Life
Mother And Daughter Share The Same Genetic Condition
I'm so glad they had each other.
D.G. Sciortino
09.16.17

Dorothy Hohl was born with osteogenesis imperfecta, a genetic disorder caused by a defective gene that does not produce enough collagen making one’s bones prone to fracture and breakage.

Though it is a hereditary condition, Dorothy’s osteogenesis imperfecta occurred through a spontaneous mutation.

Dorothy decided to continue her pregnancy after finding out that she was pregnant even though there was a 50/50 chance that she could pass the disorder onto her daughter.

“I had never once wished that I had never been born and that was a good enough reason for me to allow her to have a chance at life,” Dorothy said.

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The baby’s father didn’t want anything to do with her pregnancy, so she was left to raise the child on her own. She found out that her daughter, Savannah Lorence, had the disorder a week before she gave birth to her.

“I cried for 10 minutes then I got over it,” Dorothy said, explaining that she knew everything would be OK. “The good days always outweigh the bad days.”

The two women who are both 4′ 2″ and wheelchair bound lived together until Savannah went to college.

“That was one of the most difficult times of my life,” Dorothy told Barcroft TV. “We’d been together 24/7 for 19 years and now she was leaving. I didn’t sleep for a week before she left. It was a heart-wrenching situation but I knew she had to go – I had a great career and I wanted her to have that opportunity.”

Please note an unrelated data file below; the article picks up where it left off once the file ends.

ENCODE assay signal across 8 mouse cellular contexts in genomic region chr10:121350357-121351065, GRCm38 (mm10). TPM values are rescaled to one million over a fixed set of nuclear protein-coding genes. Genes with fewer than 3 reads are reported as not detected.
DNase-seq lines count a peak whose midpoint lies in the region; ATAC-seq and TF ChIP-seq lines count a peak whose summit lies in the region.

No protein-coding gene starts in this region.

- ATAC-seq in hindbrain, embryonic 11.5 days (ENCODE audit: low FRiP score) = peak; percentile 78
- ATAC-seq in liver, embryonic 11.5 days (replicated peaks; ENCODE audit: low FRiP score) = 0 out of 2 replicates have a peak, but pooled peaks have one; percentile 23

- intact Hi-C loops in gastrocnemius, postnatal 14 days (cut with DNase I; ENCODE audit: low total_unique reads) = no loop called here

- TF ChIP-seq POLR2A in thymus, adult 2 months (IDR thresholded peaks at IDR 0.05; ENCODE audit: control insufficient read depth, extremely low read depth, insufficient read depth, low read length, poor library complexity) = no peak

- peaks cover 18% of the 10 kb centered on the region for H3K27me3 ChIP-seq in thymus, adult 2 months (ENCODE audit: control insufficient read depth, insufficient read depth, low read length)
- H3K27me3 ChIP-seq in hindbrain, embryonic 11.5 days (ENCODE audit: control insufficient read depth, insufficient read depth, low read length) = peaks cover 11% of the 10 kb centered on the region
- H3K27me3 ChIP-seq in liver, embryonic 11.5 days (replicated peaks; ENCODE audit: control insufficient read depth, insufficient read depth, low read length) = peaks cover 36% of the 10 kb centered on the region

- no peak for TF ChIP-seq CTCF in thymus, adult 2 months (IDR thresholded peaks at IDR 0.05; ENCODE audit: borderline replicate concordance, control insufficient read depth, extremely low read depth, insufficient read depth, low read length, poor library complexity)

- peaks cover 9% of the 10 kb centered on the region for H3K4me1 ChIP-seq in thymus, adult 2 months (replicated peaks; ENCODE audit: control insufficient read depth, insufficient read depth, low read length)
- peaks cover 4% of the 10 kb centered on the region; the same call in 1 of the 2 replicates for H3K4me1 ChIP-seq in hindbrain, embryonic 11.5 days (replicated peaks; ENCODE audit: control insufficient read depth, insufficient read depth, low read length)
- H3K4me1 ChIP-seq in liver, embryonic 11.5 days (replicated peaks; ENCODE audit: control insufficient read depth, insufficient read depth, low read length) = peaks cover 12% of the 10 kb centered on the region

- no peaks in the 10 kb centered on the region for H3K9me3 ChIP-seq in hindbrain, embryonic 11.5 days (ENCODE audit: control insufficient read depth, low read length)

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Dorothy knew Savanahh would be able to take care of herself because she taught her to. She admits being tough on her daughter when she was growing up.

“I knew she was in pain but I knew she could do anything she wanted,” Dorothy said. “Able-bodied people do difficult things all the time, they climb Mount Everest – may be our Everest is getting a plate off the bottom shelf of the upper cabinet in the kitchen. That’s how I raised and that’s how I wanted to raise her.”

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Savannah says she is looking forward to having a fulfilling future, despite her disability.

“I would love to have children if I am able to or I would perhaps adopt,” she told BarcroftTV. “Things won’t be easy but I know that she got to this place and had a great career – I know I can do that. I want a great career of my own and to be independent – my mother has taught me that I don’t need to depend on other people.”

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By D.G. Sciortino
hi@sbly.com
Dina is a contributing writer in Shareably. She's based in Connecticut and can be reached at hi@shareably.net.
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